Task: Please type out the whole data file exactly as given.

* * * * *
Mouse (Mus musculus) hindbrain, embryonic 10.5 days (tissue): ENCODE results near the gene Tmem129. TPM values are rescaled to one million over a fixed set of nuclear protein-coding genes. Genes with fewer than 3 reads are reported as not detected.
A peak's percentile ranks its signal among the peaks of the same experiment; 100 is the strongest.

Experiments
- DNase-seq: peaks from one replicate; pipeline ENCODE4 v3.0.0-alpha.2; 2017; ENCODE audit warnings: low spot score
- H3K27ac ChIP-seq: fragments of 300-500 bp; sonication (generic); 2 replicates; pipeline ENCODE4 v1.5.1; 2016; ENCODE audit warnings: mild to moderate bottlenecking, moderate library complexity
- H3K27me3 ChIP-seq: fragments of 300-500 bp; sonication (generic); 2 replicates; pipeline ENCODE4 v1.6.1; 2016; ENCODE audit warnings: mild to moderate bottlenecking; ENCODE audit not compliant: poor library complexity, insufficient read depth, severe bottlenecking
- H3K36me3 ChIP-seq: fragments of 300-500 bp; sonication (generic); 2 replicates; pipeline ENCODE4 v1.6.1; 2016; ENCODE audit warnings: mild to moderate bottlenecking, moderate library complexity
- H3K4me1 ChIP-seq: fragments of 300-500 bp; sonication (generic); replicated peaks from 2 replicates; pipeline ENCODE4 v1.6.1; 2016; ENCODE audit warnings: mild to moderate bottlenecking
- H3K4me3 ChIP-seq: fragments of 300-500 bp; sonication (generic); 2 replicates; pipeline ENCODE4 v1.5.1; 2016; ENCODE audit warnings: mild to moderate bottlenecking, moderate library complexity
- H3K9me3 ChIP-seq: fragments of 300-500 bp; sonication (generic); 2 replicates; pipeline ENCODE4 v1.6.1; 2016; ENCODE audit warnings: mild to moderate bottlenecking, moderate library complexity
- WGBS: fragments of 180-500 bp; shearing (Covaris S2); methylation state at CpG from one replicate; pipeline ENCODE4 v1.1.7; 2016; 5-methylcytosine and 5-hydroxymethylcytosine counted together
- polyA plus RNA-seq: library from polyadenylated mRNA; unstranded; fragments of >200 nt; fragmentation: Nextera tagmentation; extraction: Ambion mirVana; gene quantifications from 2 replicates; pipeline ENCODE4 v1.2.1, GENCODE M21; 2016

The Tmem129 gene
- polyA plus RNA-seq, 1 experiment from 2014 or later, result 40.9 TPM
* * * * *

Mouse (Mus musculus) hindbrain, embryonic 10.5 days (tissue): ENCODE results near the gene Tmem129. TPM values are rescaled to one million over a fixed set of nuclear protein-coding genes. Genes with fewer than 3 reads are reported as not detected.
A peak's percentile ranks its signal among the peaks of the same experiment; 100 is the strongest.

Experiments
- DNase-seq: peaks from one replicate; pipeline ENCODE4 v3.0.0-alpha.2; 2017; ENCODE audit warnings: low spot score
- H3K27ac ChIP-seq: fragments of 300-500 bp; sonication (generic); 2 replicates; pipeline ENCODE4 v1.5.1; 2016; ENCODE audit warnings: mild to moderate bottlenecking, moderate library complexity
- H3K27me3 ChIP-seq: fragments of 300-500 bp; sonication (generic); 2 replicates; pipeline ENCODE4 v1.6.1; 2016; ENCODE audit warnings: mild to moderate bottlenecking; ENCODE audit not compliant: poor library complexity, insufficient read depth, severe bottlenecking
- H3K36me3 ChIP-seq: fragments of 300-500 bp; sonication (generic); 2 replicates; pipeline ENCODE4 v1.6.1; 2016; ENCODE audit warnings: mild to moderate bottlenecking, moderate library complexity
- H3K4me1 ChIP-seq: fragments of 300-500 bp; sonication (generic); replicated peaks from 2 replicates; pipeline ENCODE4 v1.6.1; 2016; ENCODE audit warnings: mild to moderate bottlenecking
- H3K4me3 ChIP-seq: fragments of 300-500 bp; sonication (generic); 2 replicates; pipeline ENCODE4 v1.5.1; 2016; ENCODE audit warnings: mild to moderate bottlenecking, moderate library complexity
- H3K9me3 ChIP-seq: fragments of 300-500 bp; sonication (generic); 2 replicates; pipeline ENCODE4 v1.6.1; 2016; ENCODE audit warnings: mild to moderate bottlenecking, moderate library complexity
- WGBS: fragments of 180-500 bp; shearing (Covaris S2); methylation state at CpG from one replicate; pipeline ENCODE4 v1.1.7; 2016; 5-methylcytosine and 5-hydroxymethylcytosine counted together
- polyA plus RNA-seq: library from polyadenylated mRNA; unstranded; fragments of >200 nt; fragmentation: Nextera tagmentation; extraction: Ambion mirVana; gene quantifications from 2 replicates; pipeline ENCODE4 v1.2.1, GENCODE M21; 2016

The Tmem129 gene
- polyA plus RNA-seq, 1 experiment from 2014 or later, result 40.9 TPM